“Then the gale started, and we had about three days when the seas were building up all the time,” he says. The wind direction changed as the blow passed through, causing “quite dangerous cross seas and waves breaking sideways on top of one another.”
In Force 8 winds and with 20-foot seas and larger, “I had been having problems in the conditions keeping the boat speed down to safe proportions,” Barham says. “I was surfing down the front of huge waves with the boom and mainsail lashed low down on the deck and only a tiny scrap of foresail for what might laughingly be called directional control.”
Meanwhile, Barham was doing nothing to control his speed. “I had 130 drogue cups on board but could not find a supplier of the 100 meters of 18 to 20mm-diameter, double-sheathed, nylon-cored warp needed to make the drogue up before I set sail,” he says. “I should have made up the drogue and had it ready set up for deployment during any ocean voyage.
“There was considerable noise inside the cabin from the gale force wind and seas, although one gets used to this,” Barham says. He remembers as well “some unusual grinding sounds coming from inside the hull, which in retrospect may have been caused by hull damage developing.”
The red DSC button
Then it happened. The boat went from an estimated 18 knots to a dead stop, as if it had hit a wall. “Every loose item in the cabin rained down on top of me. They [the waves] are getting bigger, I thought as I tidied up the mess,” wrote Barham in an article for a British magazine after he was rescued.
At first, he avoided going on deck to survey Tahiti Belle — in part because the boat “was giving a passable impression of carrying on sailing,” although a bit labored.
At daybreak, though, he looked out. “It was incredible. A quarter of the starboard float had broken clean off as if it were a piece of a chocolate bar. We were on the starboard tack so the float was well out of the water most of the time,” he says.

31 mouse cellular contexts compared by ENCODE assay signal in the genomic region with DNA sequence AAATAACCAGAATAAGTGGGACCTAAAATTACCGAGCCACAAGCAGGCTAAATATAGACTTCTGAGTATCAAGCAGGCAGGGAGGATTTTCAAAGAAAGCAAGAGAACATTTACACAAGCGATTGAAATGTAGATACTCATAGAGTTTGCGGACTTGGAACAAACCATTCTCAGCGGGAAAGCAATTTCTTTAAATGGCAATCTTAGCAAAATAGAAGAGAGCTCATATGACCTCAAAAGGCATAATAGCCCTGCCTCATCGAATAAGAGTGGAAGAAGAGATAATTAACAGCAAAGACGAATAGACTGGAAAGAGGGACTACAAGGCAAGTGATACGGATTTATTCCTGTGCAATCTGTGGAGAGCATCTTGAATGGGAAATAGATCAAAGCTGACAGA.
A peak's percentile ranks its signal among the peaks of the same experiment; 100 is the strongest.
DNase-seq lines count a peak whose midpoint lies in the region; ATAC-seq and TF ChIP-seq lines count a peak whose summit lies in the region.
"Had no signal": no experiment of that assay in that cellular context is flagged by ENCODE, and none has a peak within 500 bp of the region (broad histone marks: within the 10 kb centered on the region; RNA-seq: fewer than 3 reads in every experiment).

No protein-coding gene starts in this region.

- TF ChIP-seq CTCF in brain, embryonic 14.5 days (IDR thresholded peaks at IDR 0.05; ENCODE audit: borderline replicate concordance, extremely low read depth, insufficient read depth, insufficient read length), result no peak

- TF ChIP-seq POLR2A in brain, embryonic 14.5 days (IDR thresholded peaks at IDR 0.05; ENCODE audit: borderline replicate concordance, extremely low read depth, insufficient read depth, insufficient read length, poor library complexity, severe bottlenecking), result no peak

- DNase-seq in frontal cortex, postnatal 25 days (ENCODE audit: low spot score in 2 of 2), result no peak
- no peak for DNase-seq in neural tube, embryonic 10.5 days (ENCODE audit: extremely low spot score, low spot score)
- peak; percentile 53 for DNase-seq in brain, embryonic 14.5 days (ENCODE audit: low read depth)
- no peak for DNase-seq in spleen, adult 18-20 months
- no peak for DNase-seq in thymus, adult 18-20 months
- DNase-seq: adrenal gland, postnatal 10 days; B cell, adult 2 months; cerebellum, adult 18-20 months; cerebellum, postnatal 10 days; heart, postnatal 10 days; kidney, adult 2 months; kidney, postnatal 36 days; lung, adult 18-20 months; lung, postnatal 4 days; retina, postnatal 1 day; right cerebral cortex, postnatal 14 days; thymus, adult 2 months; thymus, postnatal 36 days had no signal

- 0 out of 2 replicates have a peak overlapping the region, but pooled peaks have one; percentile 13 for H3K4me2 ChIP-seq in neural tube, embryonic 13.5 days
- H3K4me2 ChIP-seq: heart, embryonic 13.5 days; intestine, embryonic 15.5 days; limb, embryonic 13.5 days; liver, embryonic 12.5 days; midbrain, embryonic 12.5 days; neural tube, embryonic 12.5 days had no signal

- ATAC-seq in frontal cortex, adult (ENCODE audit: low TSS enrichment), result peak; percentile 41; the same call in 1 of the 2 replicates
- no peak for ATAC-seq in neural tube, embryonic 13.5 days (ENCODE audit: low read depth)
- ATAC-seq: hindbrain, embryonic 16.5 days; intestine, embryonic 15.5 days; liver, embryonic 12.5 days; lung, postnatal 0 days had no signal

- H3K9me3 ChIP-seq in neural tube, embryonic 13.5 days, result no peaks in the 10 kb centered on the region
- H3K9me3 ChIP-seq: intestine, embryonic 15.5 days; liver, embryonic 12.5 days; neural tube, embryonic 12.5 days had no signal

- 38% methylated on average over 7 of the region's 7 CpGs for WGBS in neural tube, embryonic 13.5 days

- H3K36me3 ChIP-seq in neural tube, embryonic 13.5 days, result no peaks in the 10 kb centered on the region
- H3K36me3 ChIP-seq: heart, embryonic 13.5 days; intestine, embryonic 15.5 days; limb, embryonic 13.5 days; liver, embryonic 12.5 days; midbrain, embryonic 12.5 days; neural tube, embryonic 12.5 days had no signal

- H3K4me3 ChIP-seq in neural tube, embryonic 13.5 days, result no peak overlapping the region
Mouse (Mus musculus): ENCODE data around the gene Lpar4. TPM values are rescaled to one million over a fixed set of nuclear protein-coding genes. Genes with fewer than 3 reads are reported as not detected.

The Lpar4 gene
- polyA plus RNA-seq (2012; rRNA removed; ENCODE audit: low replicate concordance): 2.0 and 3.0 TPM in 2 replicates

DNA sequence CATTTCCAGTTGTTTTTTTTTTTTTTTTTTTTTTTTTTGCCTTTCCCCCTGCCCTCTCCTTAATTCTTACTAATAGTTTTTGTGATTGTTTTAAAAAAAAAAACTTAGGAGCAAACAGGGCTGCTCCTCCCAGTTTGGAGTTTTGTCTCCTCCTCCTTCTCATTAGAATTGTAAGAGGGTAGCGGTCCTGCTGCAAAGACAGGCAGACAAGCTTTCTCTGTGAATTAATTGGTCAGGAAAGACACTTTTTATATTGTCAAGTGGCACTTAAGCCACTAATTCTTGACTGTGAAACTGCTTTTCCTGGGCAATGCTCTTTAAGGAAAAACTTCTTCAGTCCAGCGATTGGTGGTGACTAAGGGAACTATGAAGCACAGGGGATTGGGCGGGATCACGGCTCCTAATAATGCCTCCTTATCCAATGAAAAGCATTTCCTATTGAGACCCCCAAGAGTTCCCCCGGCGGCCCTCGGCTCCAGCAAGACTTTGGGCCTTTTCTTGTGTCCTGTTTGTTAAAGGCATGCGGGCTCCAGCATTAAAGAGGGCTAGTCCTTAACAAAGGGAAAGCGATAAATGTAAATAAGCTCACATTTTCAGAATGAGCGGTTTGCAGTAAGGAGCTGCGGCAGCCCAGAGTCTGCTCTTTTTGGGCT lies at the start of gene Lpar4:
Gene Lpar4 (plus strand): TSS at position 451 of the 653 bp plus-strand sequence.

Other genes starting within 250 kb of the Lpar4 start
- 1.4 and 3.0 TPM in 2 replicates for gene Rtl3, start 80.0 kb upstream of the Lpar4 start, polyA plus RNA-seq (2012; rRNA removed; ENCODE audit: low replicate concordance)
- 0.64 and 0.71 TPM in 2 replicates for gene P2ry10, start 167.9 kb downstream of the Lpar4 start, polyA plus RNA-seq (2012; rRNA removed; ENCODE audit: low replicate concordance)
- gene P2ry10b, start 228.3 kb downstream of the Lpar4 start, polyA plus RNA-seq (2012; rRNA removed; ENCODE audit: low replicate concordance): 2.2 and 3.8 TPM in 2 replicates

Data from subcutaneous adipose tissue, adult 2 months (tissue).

“I could not see the front of the port float because it was hidden by the [inflatable] dinghy lashed on deck, but clearly something was badly wrong,” Barham writes in the article. “These floats are normally very buoyant, and in this case it was practically submerged and obviously full of water.”
At this point, Barham triggered his year-old GME EPIRB and began assembling a ditch bag, gathering flares, a flashlight, GPS, hand-held VHF radio, camera, some food and water, and “various bits and pieces, such as T-shirts I had bought in the Azores for my wife with pictures of whales on them.” By the time he had finished, “The bag was so heavy it would have taken me down like a brick,” he says. So he repacked, taking only his passport and cards in one pocket, blood pressure pills in another and the hand-held VHF.
Barham says he pushed the red DSC button on his radio and began sending out maydays. In the several hours that followed, he knew he had but one option should Tahiti Belle slip beneath the waves: board the Avon dinghy. “I could not afford [a life raft] at the time [of the race],” he says.
Fortunately, Tahiti Belle was in the Gulf Stream, where the water temperature was about 70 degrees and the air temperature only slightly cooler. It was just before 3 p.m., Falmouth time, when the VHF came to life on channel 16.
“Tahiti Belle, Tahiti Belle, this is motor vessel Omega Princess, Omega Princess. What is your position, over?” Barham replied with his coordinates, and the ship called back.
“Tahiti Belle, this is Omega Princess. We are on our way to your position and will call you when we get closer. Keep listening on channel 16, over.”
An hour later, the ship called again, telling Barham they could see him. “I looked out of the cabin, and there she was, all lovely 36,000 tons of gleaming tanker,” he says. After two passes, the ship’s crew lowered a line that Barham clipped on to his inflated live vest with crotch straps. As Tahiti Belle slipped back along the side of Omega Princess, the crew hauled Barham aboard.
Barham is now looking for a new boat. “My wife told me that if I can lose two stone in weight, she will support my next [offshore sailing] project. I’ll go right down the small end of the market,” and buy a 22-foot boat, he says.
See related article: What I learned on Tahiti Belle
This article originally appeared in the August 2009 issue.